Couple Allegedly Blame Red Bull Addiction for Stealing Over 45 Cases: Cops

When two suspects were caught stealing dozens of Red Bull cases from stores across Las Vegas, Nevada, one of them blamed a Red Bull addiction.

Las Vegas Metropolitan Police arrested Eugene Davis, 35, and Angela Sharp, 27, after a high-speed chase on July 21. They were accused of four separate heists to steal large amounts of Red Bull over the span of a week, according to local news outlets.

In the first incident, police said that a man matching Davis’s description entered a Smart & Final store on July 13. Employees said the suspect stole 20 cases of Red Bull. When one worker confronted him, he reportedly said, “Don’t approach me. I have a different. I will use it if you approach.”

On July 14, Davis was allegedly seen “acting suspiciously” at a Costco store. He had a “cartful of Red Bull cases, a Dell laptop computer, and a security camera,” according to police. A loss prevention officer spotted him trying to leave the Costco through a side door without paying.

When two suspects were caught stealing dozens of Red Bull cases from stores across Las Vegas, Nevada, one of them blamed a Red Bull addiction. Although energy drinks are marketed as significantly enhancing energy and physical as well as cognitive performance, drinking them over time can increase cardiovascular health issues.
Matthew Horwood / Contributor/Getty Images Europe

When the worker approached, the suspect reportedly said, “You want some of this?” before hitting the officer’s face with his elbow. He threatened to shoot the employee when a female driver pulled up—allegedly Sharp—and he escaped in the car, leaving the Red Bulls behind.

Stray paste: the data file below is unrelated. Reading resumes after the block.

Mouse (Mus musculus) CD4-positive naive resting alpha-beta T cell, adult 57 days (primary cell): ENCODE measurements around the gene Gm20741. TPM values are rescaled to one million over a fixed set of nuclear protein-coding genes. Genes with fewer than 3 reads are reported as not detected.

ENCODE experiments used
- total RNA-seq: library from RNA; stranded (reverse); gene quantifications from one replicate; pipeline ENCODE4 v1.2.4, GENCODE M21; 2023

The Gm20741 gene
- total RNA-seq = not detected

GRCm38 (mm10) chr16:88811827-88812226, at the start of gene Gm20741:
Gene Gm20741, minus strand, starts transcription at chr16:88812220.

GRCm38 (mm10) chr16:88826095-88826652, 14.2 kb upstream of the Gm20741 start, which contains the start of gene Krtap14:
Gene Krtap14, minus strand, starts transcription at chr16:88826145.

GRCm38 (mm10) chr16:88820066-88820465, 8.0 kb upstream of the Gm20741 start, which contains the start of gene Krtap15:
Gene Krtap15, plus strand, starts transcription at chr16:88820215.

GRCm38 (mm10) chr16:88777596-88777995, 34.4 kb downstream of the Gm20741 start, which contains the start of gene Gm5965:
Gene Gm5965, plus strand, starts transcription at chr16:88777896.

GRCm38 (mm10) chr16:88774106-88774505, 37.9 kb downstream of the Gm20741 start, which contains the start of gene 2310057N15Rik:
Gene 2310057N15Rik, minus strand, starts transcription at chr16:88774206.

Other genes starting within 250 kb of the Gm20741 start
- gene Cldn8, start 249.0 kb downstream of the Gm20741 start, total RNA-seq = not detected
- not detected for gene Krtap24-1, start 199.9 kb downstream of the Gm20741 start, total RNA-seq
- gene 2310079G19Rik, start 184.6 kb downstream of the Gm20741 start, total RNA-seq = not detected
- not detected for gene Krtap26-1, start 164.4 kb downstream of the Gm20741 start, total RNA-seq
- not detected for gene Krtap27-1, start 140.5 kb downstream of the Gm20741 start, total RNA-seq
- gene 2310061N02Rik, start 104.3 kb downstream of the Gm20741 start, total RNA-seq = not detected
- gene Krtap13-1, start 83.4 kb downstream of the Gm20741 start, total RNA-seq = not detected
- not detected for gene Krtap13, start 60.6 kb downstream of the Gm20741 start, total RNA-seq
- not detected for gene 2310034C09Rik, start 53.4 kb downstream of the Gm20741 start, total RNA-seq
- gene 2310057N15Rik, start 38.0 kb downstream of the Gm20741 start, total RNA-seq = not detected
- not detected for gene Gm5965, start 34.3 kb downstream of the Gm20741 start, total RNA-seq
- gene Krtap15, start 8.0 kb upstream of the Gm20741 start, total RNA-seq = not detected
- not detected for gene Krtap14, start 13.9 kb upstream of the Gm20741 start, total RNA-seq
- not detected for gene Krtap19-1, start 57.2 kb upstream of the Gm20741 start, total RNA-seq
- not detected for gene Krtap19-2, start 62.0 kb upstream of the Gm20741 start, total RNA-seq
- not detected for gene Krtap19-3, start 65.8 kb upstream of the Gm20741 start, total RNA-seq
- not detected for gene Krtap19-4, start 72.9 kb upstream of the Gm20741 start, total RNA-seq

In a third incident on July 20, a woman matching Sharp’s description entered a different Costco and loaded a cart full of Red Bull cases. Once again, a worker confronted her as she tried to leave the store without paying. She ran away to a vehicle, where a male driver—allegedly Davis—started loading up their car. Sharp reportedly threatened to pepper spray an employee who tried to stop them.

A Costco manager told police that the couple stole Red Bulls in a similar manner the week before, except that the female suspect was the driver and the male had the cart. In total, they stole about 25 cases of Red Bull from that store, valued at $2,500, according to an employee.

Las Vegas Metropolitan Police officers spotted the couple’s car, which had been photographed by store workers, on July 21. It sped away from them at 100 miles per hour in a 15-minute pursuit. Police finally took the two suspects into custody, finding approximately 190 mostly unopened cans of Red Bull in the car.

Sharp admitted to the theft on July 20, reportedly telling police, “she did it [it] because she is addicted to Red Bull.”

Newsweek reached out to the Las Vegas Metropolitan Police Department for comment.

Although energy drinks like Red Bull are marketed as enhancing energy and physical as well as cognitive performance, drinking them over time can seriously increase cardiovascular health issues. A 2018 study of long-term Red Bull consumption from the National Institutes of Health (NIH) found it significantly increased heart glucose and glycogen levels, which can heighten the risk of tachycardia, palpitations, cardiac arrhythmias, hypertension and even death.

The high sugar and caffeine content in these drinks can trigger your brain to release higher amounts of dopamine, the pleasure hormone. But the more often you consume energy drinks, the less pleasure you experience. As a result, people may drink larger amounts to experience the dopamine response, fueling an addiction, according to an NIH report in 2017.

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